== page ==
The Fight12¦ DVD
Gear shifts are tricky things. Not in the driving sense you understand, unless you’re American, but where careers are concerned. Once you’ve established yourself as an actor within a specific field, it can be difficult to be accepted – by peers and audiences alike - trying something else. For example, regardless of how good his singing voice is, accepting Jason Statham in the lead of a musical might be a tough ask.
And although Jessica Hynes (AKA Stephenson, back in the day) had her fair share of varied roles at the start of her career, starring C4’s seminal Spaced in 1999, with those cheeky scamps Simon Pegg and Nick Frost, re-defined her as a comedic actor almost overnight.
Now, having managed to deliver some more dramatic roles since, she’s shifting gear once again by not only starring and writing this family drama, but by also making her directorial debut.
Tina (Hynes) is your typical hard-working mum, who, along with her hubby Mick (Shaun Parkes), who works nights, looks after their three young children. She also works as a carer, which quite surprisingly, appears to be the easiest part of her day.
On top of all that, her mum (Anita Dobson) and dad (Christopher Fairbank) are going through some issues, which Tina finds herself getting drawn into, whether she likes it or not.
Although there’s a lot going on, she feels like she’s on top of it, all – just. But when her eldest daughter Emma (Sennia Nanua) becomes the victim of an unlikely bully, Tina’s past comes back to haunt her.
Tina can find only one solution to cope with it all, to fight her way out. So she starts to attend a gym with the hope of confronting her demons in the boxing ring.
The problem with wearing so many hats at once is that it can get a tad overwhelming, and it feels as if Hynes suffers from exactly that here. Wearing the acting hat, you get exactly what you’d expect from such a talent as Hynes; she delivers a strong performance of an everywoman, coping with the many ups and downs that life can bring. It’s a natural, nuanced piece, with glimpses of the humour that comes so easily to her.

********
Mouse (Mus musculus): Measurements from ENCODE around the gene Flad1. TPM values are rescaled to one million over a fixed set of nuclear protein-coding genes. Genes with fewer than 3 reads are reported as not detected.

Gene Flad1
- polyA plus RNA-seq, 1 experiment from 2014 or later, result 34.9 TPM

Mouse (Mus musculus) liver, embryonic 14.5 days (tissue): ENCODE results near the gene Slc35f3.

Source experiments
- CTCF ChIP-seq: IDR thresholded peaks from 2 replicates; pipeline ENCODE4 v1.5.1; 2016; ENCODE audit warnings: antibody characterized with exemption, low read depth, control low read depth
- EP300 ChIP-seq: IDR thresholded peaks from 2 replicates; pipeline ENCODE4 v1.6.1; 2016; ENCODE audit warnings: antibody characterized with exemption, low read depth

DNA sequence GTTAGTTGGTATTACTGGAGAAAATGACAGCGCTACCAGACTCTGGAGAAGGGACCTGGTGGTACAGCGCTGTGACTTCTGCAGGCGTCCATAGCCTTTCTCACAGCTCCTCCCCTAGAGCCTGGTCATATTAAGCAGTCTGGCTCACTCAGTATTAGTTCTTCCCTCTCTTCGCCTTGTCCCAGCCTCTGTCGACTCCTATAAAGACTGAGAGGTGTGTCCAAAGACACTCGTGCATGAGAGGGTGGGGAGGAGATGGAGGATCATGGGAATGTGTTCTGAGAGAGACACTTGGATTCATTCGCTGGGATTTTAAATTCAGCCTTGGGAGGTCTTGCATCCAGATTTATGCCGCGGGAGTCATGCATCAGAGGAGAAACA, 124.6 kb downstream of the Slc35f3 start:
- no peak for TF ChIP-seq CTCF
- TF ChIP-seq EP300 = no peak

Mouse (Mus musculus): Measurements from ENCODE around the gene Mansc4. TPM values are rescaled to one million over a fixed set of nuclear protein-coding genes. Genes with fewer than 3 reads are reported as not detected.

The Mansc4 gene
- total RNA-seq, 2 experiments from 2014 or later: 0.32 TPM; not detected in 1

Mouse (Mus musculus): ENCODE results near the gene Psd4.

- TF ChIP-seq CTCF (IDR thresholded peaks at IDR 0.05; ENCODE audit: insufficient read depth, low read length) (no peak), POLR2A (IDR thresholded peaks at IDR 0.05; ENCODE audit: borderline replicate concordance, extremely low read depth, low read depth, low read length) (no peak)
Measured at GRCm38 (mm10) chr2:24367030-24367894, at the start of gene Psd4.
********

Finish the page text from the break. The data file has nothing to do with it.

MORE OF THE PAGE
It’s the other two hats that are sadly a bit wonky. The script, as well meaning as it is, is too busy for its own good. It’s over-layered with her parents’ woes, her family woes, her daughter’s bullying woes, and those woes from her past that are intent on catching up with her on their tippy-toes. That’s more than enough.
And then you have the montage of Lady Rocky training hard by running up a flight of steep stairs to get match fit. Just by using a metaphor for fighting for your family and yourself would have done, without having to resort to actually include fighting, which feels the more fantastical element of the script. That’s not to say that Hynes couldn’t pull off a fighting film per se (if she went head-to-head with Linda Hamilton, say, she’d definitely be terminated in the first round) but there was no need to go overboard with the glaringly obvious. A little bit of subtlety would have certainly gone further.
It could have been a sharp and savvy look at bullying, and all the baggage that comes with it for all sides concerned, but with everything else going on, every storyline added just waters down the film as a whole, until all that’s left is tantamount to a boxer with one hand tied behind his back.
The most surprising aspect of the film however, is how the hell Russell Brand wangled such a prominent acting credit for his briefest of contributions; there’s no doubt that this review took more man hours to produce than Brand’s involvement, and is easily more entertaining to boot, and is therefore more deserving of a credit. That said, it’s probably some of his best work as he’s barely seen or heard, which can only be a good thing.
It was a brave first attempt however, with just over-ambitious expectations slightly getting the better of Hynes in her first bout of directing. She’s shown that she can take a punch or two, and there’s no doubt she can come back stronger than ever. Cue the Rocky theme tune...